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The Wild West 

Etchings of Gene Kloss and recent watercolors of Farzad Nakhai paint different views of the Western landscape.

It was a watercolor kind of day at Tohono Chul Park a week ago Tuesday, when the heat cranked up to 100 degrees for the first time this year.

Inside the park's gallery, painter Farzad Nakhai was showing a suite of watercolors of the desert mountains around Tucson. Outside, the actual landscape rivaled Nakhai's ratcheted-up colors.

Sure it was hot, but the sky was a flawless cerulean, its unblemished blue curving all over the Tucson valley and its surrounding mountains. The westernmost peak of the Santa Catalinas loomed over the northwest-side park, its rock face sun-bleached peach and gray. And everywhere below were the yellowest of palo verde blossoms--in the park grounds, cascading down every untamed wash, jumping out of the front yards of every Foothills mini-estate. Their sun-yellow bloom, blowing against the sky's cerulean, was electric.

No wonder non-native artists have loved the Western landscape ever since the first ones showed up in the 19th century. Nakhai, an Iranian transplanted to Tucson, has found his subject on hikes into the mountains outside his adopted hometown, particularly in the wide-open Rincons.

Down the golden hill from Tohono Chul, at the foot of the mountain, Etherton Gallery at Joesler Village is showing the landscape etchings of an earlier newcomer to the West. The late Gene Kloss was a Californian who honeymooned in New Mexico in the '20s and, like so many artists of her generation, fell in love with the place and stayed. (She died at 93 in 1996.) A master printmaker, Kloss crafted etchings whose precision makes an interesting contrast to Nakhai's watercolored exuberance.

Nakhai relates in his artist's statement that he is "concerned with the idea of painting as an end in itself ... the landscape becomes the 'excuse.'" It's a pretty good excuse, though. The painter clearly loves the rocky, steep trails that surround the city, in Sabino Canyon, in Pima Canyon and even in farther away Madera Canyon, but he's particularly fond of the lower slopes of the Rincons.

"Fast Moving Clouds, Rincon Mountain," 2000, is the biggest and the best of the 17 paintings in his show. It's a fine view from below of storm clouds gathering over the mountaintops, seen from the hiker's vista way below. Wild strokes of gray and ultramarine make up the threatening sky, while the mountainside tumbles down to the foreground in loose swathes of green earth, yellow ochre and shots of pale rose madder.

A hiker in the Rincons gets a sweeping view of the whole valley. "Storm Clouds Over the Catalinas, Rincon Mountains," 1998, offers a view from the Rincons north and west to the Catalinas. Nakhai is a lover of wild West weather, and this picture again shows gray storm clouds moving in over the big mountain. Nakhai paints the upper peaks in characteristic blues and purples, and sketches out the canyons descending from the heights in light ochres rimmed in darks, especially deep earth greens.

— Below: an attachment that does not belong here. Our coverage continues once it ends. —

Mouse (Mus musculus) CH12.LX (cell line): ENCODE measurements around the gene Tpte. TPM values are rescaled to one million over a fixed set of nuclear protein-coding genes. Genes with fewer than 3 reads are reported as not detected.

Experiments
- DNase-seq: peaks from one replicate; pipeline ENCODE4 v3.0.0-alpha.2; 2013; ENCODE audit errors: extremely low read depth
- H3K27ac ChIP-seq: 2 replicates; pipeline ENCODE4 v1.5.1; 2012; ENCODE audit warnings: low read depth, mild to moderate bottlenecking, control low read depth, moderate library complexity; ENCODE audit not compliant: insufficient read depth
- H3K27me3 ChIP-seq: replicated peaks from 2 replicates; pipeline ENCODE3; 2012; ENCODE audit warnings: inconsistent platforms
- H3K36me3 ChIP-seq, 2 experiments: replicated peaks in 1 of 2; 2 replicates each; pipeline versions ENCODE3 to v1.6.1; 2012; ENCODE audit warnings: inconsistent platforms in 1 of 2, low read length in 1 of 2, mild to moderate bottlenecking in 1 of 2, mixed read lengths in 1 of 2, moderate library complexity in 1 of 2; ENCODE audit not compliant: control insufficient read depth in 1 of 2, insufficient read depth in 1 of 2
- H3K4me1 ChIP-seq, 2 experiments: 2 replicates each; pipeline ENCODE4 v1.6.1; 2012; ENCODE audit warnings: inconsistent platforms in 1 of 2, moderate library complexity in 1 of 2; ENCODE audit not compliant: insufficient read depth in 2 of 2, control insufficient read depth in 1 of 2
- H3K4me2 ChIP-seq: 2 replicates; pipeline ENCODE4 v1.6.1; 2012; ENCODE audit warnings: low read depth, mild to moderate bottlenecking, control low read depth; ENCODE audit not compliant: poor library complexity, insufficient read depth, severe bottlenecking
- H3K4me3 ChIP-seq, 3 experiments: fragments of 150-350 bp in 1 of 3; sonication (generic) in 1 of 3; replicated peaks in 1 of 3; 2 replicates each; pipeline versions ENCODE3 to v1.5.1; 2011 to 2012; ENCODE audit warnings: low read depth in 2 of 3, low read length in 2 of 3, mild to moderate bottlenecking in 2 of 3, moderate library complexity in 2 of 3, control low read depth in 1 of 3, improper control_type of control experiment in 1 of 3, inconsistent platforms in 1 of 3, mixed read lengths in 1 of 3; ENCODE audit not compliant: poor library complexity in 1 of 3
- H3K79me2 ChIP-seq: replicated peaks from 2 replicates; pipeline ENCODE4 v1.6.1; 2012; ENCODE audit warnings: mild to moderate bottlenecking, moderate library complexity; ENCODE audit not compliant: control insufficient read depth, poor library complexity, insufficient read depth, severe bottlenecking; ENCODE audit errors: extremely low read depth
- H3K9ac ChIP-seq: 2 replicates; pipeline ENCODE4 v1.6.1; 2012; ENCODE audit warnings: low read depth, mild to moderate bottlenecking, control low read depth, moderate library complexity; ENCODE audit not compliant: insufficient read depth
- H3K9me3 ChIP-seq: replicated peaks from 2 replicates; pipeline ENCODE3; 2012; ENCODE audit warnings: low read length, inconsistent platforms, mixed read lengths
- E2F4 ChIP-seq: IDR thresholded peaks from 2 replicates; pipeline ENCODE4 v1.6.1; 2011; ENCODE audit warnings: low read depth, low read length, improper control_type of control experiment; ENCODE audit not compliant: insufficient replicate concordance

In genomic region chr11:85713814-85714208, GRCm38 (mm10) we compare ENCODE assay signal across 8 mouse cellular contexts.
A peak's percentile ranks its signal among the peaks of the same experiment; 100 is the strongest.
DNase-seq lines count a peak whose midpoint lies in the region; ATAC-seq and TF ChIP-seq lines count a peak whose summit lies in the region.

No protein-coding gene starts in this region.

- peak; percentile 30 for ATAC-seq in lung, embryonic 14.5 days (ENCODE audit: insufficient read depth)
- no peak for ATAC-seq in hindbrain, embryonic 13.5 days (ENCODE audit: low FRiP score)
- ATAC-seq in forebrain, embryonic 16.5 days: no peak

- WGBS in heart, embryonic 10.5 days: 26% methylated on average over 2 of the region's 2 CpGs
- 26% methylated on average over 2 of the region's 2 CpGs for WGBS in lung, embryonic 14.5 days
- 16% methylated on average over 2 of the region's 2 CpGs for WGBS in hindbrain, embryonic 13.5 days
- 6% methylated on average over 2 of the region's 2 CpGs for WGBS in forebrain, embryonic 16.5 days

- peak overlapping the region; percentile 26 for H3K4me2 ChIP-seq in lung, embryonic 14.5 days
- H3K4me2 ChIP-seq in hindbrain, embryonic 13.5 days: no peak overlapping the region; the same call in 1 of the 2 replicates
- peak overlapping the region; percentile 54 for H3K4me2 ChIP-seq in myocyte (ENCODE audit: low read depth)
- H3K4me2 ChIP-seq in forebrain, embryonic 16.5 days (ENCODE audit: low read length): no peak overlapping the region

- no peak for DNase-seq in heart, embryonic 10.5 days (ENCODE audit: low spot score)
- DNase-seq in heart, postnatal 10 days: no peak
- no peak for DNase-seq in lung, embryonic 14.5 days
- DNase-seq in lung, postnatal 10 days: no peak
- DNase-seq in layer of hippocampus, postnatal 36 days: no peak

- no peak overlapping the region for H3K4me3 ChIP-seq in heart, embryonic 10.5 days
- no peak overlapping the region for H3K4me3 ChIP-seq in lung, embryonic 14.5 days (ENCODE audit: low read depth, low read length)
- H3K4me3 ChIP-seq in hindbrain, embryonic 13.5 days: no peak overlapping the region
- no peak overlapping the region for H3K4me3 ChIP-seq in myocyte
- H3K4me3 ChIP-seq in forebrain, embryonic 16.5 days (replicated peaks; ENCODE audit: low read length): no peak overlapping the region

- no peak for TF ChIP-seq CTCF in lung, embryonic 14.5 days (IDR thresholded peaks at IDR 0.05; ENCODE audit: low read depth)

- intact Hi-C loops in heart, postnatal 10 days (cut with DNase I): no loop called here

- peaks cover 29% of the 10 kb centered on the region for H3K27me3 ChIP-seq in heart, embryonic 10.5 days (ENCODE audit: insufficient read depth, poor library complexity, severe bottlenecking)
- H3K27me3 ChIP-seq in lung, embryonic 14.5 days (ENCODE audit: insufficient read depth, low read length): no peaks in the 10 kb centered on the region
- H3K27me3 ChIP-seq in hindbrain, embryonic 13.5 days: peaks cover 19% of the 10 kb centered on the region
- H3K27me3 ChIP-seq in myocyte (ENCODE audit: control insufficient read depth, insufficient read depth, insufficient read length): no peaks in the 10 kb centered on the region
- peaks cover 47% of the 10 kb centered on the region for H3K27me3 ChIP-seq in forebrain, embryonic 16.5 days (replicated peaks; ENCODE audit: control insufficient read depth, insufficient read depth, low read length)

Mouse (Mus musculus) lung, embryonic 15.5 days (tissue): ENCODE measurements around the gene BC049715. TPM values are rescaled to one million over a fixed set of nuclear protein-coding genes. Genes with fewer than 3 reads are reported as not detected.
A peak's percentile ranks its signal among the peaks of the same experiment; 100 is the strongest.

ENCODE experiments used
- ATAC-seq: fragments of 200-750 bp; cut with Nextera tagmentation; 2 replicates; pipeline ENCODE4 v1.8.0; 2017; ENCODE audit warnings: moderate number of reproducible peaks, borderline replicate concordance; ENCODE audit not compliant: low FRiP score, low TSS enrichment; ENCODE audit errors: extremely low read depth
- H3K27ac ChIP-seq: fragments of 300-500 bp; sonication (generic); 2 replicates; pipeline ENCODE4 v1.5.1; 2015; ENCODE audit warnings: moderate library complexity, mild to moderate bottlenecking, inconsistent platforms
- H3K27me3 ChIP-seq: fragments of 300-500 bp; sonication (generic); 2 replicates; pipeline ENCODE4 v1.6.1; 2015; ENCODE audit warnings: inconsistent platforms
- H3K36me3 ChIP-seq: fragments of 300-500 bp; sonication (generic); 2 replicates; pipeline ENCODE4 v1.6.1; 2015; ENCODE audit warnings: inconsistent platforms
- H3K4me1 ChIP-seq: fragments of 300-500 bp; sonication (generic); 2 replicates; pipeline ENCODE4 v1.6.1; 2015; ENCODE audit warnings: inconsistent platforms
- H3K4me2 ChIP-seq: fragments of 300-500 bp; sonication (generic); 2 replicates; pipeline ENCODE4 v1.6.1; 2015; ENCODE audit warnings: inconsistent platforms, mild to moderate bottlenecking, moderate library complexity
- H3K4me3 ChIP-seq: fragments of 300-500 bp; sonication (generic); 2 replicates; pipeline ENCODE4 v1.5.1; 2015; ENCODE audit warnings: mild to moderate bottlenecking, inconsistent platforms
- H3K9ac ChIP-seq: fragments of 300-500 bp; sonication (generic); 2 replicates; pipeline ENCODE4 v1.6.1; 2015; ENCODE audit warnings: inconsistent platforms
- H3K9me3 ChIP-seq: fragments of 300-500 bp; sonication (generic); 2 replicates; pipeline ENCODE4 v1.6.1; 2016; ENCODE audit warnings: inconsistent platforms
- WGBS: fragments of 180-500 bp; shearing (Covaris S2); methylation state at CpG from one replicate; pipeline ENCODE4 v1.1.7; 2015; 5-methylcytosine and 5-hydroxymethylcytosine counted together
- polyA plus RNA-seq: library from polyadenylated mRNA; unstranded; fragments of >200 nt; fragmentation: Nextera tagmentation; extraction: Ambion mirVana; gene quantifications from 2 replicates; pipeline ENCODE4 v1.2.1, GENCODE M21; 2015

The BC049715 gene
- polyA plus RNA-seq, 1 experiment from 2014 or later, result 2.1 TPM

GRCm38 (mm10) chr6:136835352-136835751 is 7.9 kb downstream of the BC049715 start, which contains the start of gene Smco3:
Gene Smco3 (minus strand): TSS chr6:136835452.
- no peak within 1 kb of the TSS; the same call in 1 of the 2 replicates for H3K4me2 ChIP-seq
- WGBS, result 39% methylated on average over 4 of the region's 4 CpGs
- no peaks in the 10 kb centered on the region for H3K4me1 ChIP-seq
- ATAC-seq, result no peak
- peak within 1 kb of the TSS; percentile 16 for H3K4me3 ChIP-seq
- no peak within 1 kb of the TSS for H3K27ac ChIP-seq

The artist experiments with his watercolor applications as he goes, and his earliest works take advantage of the medium's classic transparency. "Autumn Gold, Pima Canyon," 1995, is a delicate wash of gold and yellows and pale greens, punctuated by bolder grays and deep greens. Some of the more recent paintings likewise have transparent passages--the liquid sky of "On the Way to Douglas Spring, Rincon Mountains," 2000, a watery merging of ultramarine and cerulean, is a case in point.

But in recent years, Nakhai has pushed his landscapes toward an abstraction of shape and color, pooling his colors into amoebae shapes that act as a shorthand for rocks, for foliage, for shrubs. And in going for bolder colors, he's upped the proportion of paint to water, with mixed results. They're not muddy exactly, but some of these denser bits, like the deep forest colors in "Gold, Blue and Green, Madera Canyon," 1999, have lost the lovely luminosity possible in sheer watercolors.

Nevertheless, the works have a vigor that corresponds with the wildness of the unpeopled landscape Nakhai prefers. There's always a sense of movement in these paintings, of breaking weather, of light moving in great waves over vast geological formations.

By contrast, the etchings of printmaker Kloss have a stillness that suggests moments caught quietly for all time. Kloss worked within a tradition of realism now almost lost in contemporary art, and instead of restlessly challenging classic techniques, she embraced them. Working in drypoint and aquatint, she knew how to use line and shading to build up volume, to suggest light and dark.

The black and white etching "Indian Summer," 1943, is a little beauty, a precise rendering of a classical New Mexico landscape. A long expanse of flat land, topped by mountains in the distance, lies beneath a big sky. Like Nakhai, she loves to make wild Western clouds, but unlike him she uses careful lines to build up her volumes, to suggest the sun breaking out behind the clouds.

Her landscape is tamer than Nakhai's imagined wilderness too. True, she's got a few Ansel Adams-style pictures of the sublime--bold peaks reaching to the heavens ("A Late Sunlight on the Cliffs") and elaborate skyscapes hinting at the hand of the divine ("Clouds at Sunset"). Most of her pictures, though, demonstrate the hand of the human.

Tidy buildings sit in the distance in "Indian Summer," comfortably at one with the terrain. In "Adobes in the Snow" Kloss approvingly shows off the kind of architecture so a part of the earth it's made of the earth's own mud. And even "A Late Sunlight on the Cliffs," shows a man who's boldly ascended the summit, making claim to his dominion.

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